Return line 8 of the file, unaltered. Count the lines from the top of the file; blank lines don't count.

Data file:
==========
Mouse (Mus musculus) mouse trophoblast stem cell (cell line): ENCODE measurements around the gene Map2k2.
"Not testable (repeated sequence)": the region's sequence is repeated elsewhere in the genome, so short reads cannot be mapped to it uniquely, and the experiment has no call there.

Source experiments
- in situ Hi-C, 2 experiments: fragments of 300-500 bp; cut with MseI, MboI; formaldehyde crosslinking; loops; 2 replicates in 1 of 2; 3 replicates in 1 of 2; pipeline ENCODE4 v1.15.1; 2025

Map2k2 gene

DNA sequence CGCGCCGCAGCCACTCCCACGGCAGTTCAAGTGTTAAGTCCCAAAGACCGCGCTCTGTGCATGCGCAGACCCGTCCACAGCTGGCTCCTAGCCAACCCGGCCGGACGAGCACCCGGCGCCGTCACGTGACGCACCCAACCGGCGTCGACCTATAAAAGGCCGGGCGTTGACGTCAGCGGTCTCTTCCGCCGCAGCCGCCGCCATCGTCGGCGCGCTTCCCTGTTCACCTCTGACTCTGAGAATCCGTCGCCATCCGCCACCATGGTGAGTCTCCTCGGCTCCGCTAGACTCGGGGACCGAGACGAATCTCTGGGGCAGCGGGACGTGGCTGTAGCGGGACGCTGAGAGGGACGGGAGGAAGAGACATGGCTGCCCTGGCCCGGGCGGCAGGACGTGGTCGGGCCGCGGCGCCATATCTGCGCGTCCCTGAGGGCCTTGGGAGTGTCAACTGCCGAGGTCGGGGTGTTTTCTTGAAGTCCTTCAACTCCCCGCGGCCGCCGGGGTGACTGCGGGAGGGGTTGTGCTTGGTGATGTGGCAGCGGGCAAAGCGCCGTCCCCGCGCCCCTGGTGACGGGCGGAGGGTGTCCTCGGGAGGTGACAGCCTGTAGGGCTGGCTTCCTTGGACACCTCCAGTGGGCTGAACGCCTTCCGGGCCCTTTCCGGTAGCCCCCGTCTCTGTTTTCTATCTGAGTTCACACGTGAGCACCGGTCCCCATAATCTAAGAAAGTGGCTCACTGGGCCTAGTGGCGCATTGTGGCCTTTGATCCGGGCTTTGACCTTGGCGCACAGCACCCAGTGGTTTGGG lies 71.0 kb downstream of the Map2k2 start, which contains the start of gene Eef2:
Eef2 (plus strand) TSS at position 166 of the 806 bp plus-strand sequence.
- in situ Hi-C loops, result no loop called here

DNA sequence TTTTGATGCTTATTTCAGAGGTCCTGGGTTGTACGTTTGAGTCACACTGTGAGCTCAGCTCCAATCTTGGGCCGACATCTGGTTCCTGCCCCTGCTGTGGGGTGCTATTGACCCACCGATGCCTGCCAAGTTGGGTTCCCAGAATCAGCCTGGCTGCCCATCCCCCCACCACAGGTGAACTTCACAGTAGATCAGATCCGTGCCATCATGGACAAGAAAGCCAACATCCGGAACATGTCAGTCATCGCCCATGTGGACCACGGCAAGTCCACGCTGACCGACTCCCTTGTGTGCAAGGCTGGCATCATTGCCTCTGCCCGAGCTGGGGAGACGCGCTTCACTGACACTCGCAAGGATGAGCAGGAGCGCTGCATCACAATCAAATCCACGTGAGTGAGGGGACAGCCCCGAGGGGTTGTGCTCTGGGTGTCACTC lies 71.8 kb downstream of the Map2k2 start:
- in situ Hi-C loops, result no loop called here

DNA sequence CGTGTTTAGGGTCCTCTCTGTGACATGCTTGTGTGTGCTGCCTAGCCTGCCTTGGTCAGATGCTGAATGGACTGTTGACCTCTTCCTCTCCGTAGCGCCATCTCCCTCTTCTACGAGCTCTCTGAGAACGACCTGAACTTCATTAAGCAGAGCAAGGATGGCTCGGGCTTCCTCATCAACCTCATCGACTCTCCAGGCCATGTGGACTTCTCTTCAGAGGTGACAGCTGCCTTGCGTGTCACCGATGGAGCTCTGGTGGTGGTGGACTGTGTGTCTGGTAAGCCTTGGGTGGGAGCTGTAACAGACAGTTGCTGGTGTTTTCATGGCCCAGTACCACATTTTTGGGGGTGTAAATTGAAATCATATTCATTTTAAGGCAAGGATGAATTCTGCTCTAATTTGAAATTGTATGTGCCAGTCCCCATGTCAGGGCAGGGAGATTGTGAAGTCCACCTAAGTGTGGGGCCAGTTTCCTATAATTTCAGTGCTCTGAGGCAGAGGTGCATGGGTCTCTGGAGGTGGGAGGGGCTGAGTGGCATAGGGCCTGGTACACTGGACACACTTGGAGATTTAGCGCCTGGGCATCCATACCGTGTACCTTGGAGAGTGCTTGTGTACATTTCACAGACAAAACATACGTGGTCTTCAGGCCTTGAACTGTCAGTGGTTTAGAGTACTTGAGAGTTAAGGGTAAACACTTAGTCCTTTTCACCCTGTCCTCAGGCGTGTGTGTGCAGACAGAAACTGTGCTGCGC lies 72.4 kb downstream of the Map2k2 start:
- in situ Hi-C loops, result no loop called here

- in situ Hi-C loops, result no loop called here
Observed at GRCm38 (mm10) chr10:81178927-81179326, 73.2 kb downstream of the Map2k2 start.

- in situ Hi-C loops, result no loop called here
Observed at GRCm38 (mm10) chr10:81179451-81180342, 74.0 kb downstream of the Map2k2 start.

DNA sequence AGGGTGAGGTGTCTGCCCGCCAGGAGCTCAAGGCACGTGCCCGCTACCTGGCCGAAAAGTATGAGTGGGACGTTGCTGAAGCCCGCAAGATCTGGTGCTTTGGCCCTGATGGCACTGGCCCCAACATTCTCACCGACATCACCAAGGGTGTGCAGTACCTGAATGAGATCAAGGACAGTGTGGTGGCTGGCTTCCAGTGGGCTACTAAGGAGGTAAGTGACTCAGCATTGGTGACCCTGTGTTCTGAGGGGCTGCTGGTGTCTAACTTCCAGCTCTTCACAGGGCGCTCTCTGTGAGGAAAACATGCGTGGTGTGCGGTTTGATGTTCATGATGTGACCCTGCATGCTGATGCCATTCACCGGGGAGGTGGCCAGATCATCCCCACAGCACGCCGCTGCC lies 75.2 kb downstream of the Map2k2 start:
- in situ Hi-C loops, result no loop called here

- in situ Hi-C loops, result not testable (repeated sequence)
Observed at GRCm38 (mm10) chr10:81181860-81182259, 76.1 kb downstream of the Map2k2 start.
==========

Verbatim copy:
- in situ Hi-C loops, result no loop called here